Classical trigeminal neuralgia with purely paroxysmal pain is also marked by periods of complete pain-free remissions. However, there is another subtype of classical trigeminal neuralgia which has the same paroxysmal sharp pains, but with a concomitant continuous, persistent dull, aching background pain that is mild to moderate in intensity. This subtype used to be called TN Type 2 or Atypical TN due to the “atypical” nature of its presentation.
The diagnostic classification of classical trigeminal neuralgia from the 3rd edition of The International Classification of Headache Disorders, devised by the International Headache Society, is as follows:
Classical Trigeminal Neuralgia
- At least 3 attacks of unilateral facial pain fulfilling criteria B and C
- In more than or equal to 1 divisions of trigeminal nerve, with no radiation beyond trigeminal distribution
- Pain has more than or equal to 3 of the 4 characteristics:
- Recurring in paroxysmal attacks lasting from a fraction of a second to 2 min.
- Severe intensity
- Electric shock-like, shooting, stabbing, or sharp in quality
- Precipitated by innocuous stimuli to affected side of face
D. No clinically evident neurological deficit
E. Not better accounted for by another ICHD-3 diagnosis
There remains little doubt as to the efficacy of carbamazepine in the management of trigeminal neuralgia. The drug is highly effective and provides excellent pain relief within a few days. The dose is between 100 mg and 1200 mg daily. Because there are potential side effects, baseline blood tests should be obtained and repeated every few months to ensure there is no anemia or drop in sodium (hyponatremia).
Oxcarbazepine is a very useful alternative as it has similar efficacy but greatly improved tolerability and relative lack of interaction with other drugs. The dosing is between 150 mg and 1500 mg daily in two or three doses. As with carbamazepine blood tests to evaluate anemia and hyponatremia must be considered.
Lamotrigine is a useful drug in patients who develop allergies to carbamazepine and oxcarbazepine but the need for slow escalation in order to reduce skin reactions means it is not useful for rapid relief. It is used in doses of 12.5 -300 mg daily. It may also be useful in those patients who have been mistakenly diagnosed as trigeminal neuralgia but in fact have SUNCT or SUNA.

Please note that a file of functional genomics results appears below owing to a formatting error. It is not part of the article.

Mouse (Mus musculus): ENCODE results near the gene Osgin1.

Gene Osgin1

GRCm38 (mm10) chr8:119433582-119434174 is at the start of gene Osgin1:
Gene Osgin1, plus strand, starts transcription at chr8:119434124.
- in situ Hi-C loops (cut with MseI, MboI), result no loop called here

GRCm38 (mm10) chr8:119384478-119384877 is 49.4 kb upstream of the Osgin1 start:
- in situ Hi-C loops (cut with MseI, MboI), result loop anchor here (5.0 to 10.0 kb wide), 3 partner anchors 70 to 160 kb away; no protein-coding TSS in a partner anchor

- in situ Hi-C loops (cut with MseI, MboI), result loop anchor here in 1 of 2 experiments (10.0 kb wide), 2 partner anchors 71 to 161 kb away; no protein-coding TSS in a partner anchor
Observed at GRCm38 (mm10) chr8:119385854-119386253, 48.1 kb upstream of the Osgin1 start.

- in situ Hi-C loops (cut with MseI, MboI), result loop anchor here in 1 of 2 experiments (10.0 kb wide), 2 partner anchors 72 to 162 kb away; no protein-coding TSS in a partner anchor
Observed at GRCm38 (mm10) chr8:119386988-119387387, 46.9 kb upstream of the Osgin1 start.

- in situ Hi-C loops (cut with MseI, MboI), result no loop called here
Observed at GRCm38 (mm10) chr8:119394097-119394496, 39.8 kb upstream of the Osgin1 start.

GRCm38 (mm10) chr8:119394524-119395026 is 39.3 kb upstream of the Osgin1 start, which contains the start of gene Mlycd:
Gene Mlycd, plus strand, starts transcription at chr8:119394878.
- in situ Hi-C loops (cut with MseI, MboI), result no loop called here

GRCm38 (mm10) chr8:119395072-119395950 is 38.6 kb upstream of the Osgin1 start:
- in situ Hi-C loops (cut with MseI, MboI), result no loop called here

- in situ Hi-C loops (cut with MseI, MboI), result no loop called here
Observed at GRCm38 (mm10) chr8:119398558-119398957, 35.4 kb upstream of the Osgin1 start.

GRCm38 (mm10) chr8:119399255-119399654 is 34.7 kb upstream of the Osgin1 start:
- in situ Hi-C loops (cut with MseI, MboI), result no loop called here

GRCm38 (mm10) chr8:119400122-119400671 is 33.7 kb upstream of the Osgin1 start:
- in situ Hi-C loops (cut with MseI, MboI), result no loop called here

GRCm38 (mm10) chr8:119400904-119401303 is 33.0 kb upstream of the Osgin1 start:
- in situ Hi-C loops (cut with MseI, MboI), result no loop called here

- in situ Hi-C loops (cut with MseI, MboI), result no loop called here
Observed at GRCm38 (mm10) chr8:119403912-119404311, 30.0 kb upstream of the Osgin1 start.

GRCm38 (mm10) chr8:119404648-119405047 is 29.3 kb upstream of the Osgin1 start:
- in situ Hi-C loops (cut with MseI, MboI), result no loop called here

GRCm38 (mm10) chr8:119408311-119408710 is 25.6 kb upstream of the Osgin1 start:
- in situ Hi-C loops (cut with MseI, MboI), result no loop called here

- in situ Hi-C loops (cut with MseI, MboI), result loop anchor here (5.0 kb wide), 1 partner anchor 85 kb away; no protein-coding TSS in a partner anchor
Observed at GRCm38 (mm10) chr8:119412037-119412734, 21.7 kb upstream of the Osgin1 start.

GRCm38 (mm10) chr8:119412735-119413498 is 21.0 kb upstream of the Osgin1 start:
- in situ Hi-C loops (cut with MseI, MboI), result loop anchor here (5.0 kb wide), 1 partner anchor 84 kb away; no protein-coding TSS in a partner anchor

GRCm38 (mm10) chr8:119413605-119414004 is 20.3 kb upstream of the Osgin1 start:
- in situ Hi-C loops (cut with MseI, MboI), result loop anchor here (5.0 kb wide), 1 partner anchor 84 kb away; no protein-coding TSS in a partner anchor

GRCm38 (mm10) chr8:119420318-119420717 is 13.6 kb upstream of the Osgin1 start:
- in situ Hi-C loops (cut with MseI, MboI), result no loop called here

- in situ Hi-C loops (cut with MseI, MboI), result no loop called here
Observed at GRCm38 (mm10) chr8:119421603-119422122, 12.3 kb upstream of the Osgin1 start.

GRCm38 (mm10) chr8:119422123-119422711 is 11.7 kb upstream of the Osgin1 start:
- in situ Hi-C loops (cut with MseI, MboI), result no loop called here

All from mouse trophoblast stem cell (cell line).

The second generation anticonvulsant drugs like gabapentin may be used as a third line drug. Although the side-effects of gabapentin are quoted as being low, sleepiness, weight gain and edema seem to be frequently reported.
Pregabalin appears to be a promising drug in that it can be escalated more rapidly and can be used on a twice daily dosage scheme and does appear to have some effect on reducing anxiety often present in these patients. In the type II trigeminal neuralgia where there is a continuous or longer lasting dull, burning, aching background pain, the addition of a tricyclic antidepressant such as nortriptyline, in doses around 50-100mg, at bedtime, may be helpful.
Other anticonvulsants such as levetiracetam and zonisamide may be useful, but have not been studied in placebo controlled trials. Baclofen is a muscle relaxant that is very effective in trigeminal neuralgia in doses between 5 and 80 mg daily. Sedation is the most significant side effect. Phenytoin may be used as an alternative in doses of 100 – 300 mg per day.
Surgical management for trigeminal neuralgia is very effective. The most effective surgery being microvascular decompression. Other options include stereotactic radiosurgery, balloon gangliolysis and radiofrequency rhizotomy.
Description: The International Association for the Study of Pain defines glossopharyngeal neuralgia as a sudden severe brief recurrent pain in the distribution of the glossopharyngeal nerve. This disorder may be due to symptomatic causes again due to compression of the nerve by tumors, malformations or vascular compression. Glossopharyngeal neuralgia is a severe, transient, stabbing, unilateral pain experienced in the ear, base of the tongue, tonsillar fossa and/or beneath the angle of the jaw.
It is commonly provoked by swallowing, talking and/or coughing, and may remit and relapse in the fashion of classical trigeminal neuralgia. The pain can also be felt in the auricular and pharyngeal branches of the vagus nerve. The pain can be present for years and may have spontaneous remissions. The pain attacks last for no more than 2 minutes. Glossopharyngeal neuralgia is even rarer than trigeminal neuralgia, with an incidence rate of 0.7 per 100,000 patients. It occurs in the older age group and seems to predominate more in women. The drugs used in trigeminal neuralgia are also effective for glossopharyngeal neuralgia
Surgical management includes nerve sectioning of glossopharyngeal and pharyngeal branches of the vagus. Microvascular decompression is also a possible treatment.
Burning mouth syndrome (BMS):
BMS is a sensation of intraoral burning or dysesthetic sensation, recurring daily for more than two hours per day over more than three months, without clinically evident causative lesions. It is important to exclude other causes both local and systemic which can cause burning especially drugs such as the ACE inhibitors or infections such as candida or herpes simplex. It is particularly common in perimenopausal or post-menopausal women. This is not a psychological disorder, rather there is evidence it is a neuropathic pain due to loss of the small pain fibers called c fibers.
Management of BMS is best treated with topically applied clonazepam. The patient is asked to suck a 0.5 mg tablet three times per day for three minutes and the tablet and saliva are spat out. This gives immediate relief. Continuing to do this for up to a month may be necessary to quiet the burning. Alternative topical agents with peppermint, spice such as chili flakes, or capsaicin may also be useful. The addition of tricyclic antidepressants or antiepileptic agents may also be beneficial.